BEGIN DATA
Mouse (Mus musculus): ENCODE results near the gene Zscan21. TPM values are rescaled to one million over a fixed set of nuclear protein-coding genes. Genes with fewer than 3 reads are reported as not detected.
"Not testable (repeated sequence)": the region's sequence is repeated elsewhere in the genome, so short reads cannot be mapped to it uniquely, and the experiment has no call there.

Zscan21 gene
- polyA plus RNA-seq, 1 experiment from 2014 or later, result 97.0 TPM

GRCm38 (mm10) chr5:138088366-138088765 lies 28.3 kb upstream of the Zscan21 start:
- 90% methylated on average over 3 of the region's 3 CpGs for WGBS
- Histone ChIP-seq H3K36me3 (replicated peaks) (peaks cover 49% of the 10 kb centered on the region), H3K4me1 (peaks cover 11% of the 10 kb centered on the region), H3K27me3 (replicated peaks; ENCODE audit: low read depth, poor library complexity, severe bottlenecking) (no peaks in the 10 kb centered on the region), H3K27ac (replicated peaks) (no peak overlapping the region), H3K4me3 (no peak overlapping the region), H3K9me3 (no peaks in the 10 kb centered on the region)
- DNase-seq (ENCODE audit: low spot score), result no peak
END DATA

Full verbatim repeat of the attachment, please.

Mouse (Mus musculus): ENCODE results near the gene Zscan21. TPM values are rescaled to one million over a fixed set of nuclear protein-coding genes. Genes with fewer than 3 reads are reported as not detected.
"Not testable (repeated sequence)": the region's sequence is repeated elsewhere in the genome, so short reads cannot be mapped to it uniquely, and the experiment has no call there.

Zscan21 gene
- polyA plus RNA-seq, 1 experiment from 2014 or later, result 97.0 TPM

GRCm38 (mm10) chr5:138088366-138088765 lies 28.3 kb upstream of the Zscan21 start:
- 90% methylated on average over 3 of the region's 3 CpGs for WGBS
- Histone ChIP-seq H3K36me3 (replicated peaks) (peaks cover 49% of the 10 kb centered on the region), H3K4me1 (peaks cover 11% of the 10 kb centered on the region), H3K27me3 (replicated peaks; ENCODE audit: low read depth, poor library complexity, severe bottlenecking) (no peaks in the 10 kb centered on the region), H3K27ac (replicated peaks) (no peak overlapping the region), H3K4me3 (no peak overlapping the region), H3K9me3 (no peaks in the 10 kb centered on the region)
- DNase-seq (ENCODE audit: low spot score), result no peak